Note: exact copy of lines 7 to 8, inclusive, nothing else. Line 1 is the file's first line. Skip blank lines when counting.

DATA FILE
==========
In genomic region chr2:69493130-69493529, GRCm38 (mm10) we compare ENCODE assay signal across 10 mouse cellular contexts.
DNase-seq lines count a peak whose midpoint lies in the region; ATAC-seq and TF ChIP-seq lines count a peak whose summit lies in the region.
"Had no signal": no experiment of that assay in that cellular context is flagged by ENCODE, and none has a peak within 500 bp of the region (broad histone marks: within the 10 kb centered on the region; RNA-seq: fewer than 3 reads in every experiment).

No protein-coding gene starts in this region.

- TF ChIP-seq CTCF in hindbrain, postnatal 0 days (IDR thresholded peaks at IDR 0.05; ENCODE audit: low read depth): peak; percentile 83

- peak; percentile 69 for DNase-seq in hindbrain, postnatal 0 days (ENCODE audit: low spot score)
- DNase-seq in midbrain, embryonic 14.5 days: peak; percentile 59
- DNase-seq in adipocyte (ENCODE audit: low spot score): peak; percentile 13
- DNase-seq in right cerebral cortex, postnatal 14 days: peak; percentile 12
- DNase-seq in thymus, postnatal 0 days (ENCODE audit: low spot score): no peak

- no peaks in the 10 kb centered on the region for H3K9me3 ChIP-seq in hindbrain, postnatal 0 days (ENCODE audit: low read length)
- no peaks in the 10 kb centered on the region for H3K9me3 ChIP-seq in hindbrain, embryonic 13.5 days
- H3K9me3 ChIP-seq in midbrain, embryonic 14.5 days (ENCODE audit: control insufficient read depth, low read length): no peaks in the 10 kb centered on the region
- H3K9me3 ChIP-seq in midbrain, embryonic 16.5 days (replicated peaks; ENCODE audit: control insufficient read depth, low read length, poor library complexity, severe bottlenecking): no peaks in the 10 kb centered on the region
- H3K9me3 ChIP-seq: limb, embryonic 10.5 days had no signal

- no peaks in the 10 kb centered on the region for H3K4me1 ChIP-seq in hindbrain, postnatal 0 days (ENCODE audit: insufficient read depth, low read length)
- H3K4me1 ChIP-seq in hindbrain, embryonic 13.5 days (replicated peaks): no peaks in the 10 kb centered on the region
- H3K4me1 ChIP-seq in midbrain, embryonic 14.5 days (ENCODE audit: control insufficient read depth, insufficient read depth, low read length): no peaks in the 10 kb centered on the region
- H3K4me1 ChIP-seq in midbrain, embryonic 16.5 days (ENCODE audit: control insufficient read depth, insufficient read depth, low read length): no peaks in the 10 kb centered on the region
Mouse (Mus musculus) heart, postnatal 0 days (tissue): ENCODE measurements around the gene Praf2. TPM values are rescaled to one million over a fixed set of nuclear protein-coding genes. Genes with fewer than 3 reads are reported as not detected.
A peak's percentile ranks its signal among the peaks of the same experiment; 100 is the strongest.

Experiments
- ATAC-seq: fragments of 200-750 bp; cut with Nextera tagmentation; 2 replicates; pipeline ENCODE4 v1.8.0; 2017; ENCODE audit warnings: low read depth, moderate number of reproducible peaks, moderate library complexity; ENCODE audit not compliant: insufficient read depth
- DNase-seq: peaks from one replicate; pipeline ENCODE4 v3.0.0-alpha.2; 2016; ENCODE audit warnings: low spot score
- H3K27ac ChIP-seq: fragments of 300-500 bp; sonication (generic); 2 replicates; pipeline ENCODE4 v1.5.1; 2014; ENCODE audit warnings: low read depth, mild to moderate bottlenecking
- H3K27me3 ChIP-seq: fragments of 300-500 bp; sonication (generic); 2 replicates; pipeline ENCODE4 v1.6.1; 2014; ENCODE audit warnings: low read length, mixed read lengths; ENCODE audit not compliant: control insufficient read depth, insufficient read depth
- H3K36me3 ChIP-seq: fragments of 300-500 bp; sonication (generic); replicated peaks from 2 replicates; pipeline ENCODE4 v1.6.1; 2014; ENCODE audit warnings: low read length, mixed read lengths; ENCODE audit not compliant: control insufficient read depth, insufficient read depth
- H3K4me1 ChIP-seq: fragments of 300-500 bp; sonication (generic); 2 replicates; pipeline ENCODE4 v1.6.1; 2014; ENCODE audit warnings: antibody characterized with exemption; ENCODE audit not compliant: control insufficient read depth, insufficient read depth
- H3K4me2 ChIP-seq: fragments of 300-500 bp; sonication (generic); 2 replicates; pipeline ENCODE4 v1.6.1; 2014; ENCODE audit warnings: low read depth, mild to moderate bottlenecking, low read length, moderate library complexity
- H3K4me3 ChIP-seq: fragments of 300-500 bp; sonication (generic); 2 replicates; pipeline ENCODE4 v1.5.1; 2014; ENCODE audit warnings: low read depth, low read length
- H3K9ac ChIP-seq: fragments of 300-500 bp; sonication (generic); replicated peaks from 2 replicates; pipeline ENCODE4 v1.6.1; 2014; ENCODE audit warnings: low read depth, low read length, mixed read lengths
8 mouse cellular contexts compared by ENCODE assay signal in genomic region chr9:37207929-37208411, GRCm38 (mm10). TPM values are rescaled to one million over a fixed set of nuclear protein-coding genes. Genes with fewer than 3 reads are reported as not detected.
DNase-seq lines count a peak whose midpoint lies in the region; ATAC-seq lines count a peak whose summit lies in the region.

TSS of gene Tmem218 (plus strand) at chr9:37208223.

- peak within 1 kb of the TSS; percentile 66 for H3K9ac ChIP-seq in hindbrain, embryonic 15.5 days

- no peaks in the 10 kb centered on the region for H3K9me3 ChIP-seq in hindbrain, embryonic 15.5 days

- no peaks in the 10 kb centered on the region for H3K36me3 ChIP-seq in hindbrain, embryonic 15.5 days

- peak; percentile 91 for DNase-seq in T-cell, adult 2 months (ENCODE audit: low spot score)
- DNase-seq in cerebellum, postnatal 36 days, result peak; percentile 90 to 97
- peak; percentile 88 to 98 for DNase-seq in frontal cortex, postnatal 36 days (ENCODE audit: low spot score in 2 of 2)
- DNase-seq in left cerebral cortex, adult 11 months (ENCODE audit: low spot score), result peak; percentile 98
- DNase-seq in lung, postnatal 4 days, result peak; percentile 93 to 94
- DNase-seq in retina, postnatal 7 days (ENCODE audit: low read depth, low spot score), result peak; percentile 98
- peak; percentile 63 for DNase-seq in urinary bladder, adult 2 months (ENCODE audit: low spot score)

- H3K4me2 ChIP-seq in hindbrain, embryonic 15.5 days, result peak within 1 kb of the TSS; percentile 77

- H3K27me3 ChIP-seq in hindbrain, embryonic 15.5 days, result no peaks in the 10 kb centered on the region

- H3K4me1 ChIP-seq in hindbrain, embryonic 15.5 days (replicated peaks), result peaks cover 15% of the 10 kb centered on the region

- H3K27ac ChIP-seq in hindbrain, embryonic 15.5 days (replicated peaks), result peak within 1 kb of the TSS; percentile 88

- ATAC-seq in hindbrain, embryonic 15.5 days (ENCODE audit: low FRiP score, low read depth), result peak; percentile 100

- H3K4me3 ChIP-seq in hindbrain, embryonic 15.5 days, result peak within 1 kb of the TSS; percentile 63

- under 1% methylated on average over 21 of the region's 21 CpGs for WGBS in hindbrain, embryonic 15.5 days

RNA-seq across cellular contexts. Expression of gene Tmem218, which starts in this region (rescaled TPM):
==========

- DNase-seq in midbrain, embryonic 14.5 days: peak; percentile 59
- DNase-seq in adipocyte (ENCODE audit: low spot score): peak; percentile 13